Rolling stock fear over West of England rail franchise
Rail services in the West of England will stagnate following the collapse of the West Coast mainline franchise deal, regeneration experts fear.
The West of England Partnership said it had been told in government talks there would be no investment in rolling stock during an interim two-year franchise.
In October, the government scrapped its decision to award the £5bn franchise to FirstGroup.
The government declined to comment on the partnership's claims.
However, a spokesman for the Department for Transport said it would negotiate an additional two-year current with the current operator in 2014 and it would seek the "best deal for taxpayers while maximising additional benefits for rail passengers".
"The longer-term proposals for the Great Western franchise will be set out in the spring," he added.
The WEP supports economic growth and investment in the region and represents the four unitary authorities for Bristol, Bath and Weston-super-Mare.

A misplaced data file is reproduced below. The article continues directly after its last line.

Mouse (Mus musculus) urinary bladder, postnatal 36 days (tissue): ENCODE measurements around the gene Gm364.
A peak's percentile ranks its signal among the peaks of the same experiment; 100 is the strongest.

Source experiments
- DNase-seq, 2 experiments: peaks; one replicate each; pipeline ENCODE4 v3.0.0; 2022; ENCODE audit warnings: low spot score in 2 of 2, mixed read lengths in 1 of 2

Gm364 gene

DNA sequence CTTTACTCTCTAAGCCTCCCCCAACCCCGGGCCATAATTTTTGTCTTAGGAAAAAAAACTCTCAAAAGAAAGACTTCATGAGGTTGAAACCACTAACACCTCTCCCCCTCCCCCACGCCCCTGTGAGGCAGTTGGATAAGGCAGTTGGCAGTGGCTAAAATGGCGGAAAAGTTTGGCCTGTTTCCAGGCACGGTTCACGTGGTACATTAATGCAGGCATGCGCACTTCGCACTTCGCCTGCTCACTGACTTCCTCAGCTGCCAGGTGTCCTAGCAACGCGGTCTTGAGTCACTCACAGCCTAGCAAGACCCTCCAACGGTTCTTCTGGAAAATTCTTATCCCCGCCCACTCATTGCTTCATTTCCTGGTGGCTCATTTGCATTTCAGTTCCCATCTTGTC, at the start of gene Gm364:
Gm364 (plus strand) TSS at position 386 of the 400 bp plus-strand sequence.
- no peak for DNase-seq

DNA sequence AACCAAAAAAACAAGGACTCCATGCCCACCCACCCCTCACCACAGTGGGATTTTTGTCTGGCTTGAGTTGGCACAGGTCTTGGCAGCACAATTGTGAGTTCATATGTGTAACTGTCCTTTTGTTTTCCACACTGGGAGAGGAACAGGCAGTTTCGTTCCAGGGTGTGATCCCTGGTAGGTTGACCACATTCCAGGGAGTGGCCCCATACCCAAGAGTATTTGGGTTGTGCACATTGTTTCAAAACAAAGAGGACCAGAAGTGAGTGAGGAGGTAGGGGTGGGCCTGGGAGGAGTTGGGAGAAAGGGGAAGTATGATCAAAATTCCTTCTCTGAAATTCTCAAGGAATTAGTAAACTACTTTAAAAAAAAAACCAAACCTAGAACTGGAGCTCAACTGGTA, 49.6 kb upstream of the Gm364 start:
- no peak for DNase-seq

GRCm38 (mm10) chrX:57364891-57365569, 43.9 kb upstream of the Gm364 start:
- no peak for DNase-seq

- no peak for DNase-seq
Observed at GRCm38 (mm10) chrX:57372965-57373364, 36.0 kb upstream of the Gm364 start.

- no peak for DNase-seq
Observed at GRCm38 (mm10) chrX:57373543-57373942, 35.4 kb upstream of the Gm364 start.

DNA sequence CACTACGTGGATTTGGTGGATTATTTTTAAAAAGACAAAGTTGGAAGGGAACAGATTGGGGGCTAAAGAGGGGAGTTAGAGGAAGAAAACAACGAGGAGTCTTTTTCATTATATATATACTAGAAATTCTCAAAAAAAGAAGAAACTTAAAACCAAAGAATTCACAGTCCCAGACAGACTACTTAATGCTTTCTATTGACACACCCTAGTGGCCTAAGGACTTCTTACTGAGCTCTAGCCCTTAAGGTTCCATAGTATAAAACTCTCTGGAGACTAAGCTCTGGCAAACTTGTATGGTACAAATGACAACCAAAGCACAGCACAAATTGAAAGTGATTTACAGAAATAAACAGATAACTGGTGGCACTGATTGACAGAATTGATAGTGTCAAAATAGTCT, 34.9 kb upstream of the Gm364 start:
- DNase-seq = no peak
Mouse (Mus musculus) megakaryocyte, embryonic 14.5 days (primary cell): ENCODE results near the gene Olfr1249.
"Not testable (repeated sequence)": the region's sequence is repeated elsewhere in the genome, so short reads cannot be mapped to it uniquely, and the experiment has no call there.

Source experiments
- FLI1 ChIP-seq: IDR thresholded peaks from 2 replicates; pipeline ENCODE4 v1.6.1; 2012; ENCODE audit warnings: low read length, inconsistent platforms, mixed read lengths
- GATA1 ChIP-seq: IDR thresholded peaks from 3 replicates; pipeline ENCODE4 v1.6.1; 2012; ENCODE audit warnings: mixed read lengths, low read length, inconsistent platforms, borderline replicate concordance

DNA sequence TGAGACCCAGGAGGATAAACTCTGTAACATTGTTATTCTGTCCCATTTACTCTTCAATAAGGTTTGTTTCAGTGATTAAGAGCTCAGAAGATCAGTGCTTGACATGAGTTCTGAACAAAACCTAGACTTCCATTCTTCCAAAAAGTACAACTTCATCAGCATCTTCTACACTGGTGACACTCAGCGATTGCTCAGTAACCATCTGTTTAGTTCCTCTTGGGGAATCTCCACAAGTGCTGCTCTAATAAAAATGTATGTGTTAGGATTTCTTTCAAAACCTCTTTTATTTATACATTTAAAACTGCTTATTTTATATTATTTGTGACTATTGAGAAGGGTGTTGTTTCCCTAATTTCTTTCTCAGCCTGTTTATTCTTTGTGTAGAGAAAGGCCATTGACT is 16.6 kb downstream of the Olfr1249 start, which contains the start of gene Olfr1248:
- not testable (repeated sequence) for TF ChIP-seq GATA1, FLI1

It said during talks the DfT "indicated there will be no service enhancements or additional rolling stock for the West of England area".
Julia Dean, from the WEP, said they were "disappointed" as rail travel was growing in popularity and there was already over-capacity on some lines.
Rob Dixon, from The Friends of Suburban Bristol Railways (FOSBR), said the decision would result in overcrowding along popular routes such as the Severn Beach line, which now attracts more than one million people a year.
He said: "We are concerned the railway is effectively being run from London whereas we want it run by an integrated transport authority based in our area, because we think people around here know what people want."
A spokesman for FirstGroup confirmed it was in discussions with the DfT about the opportunity to continue the franchise for a further two years beyond October 2013.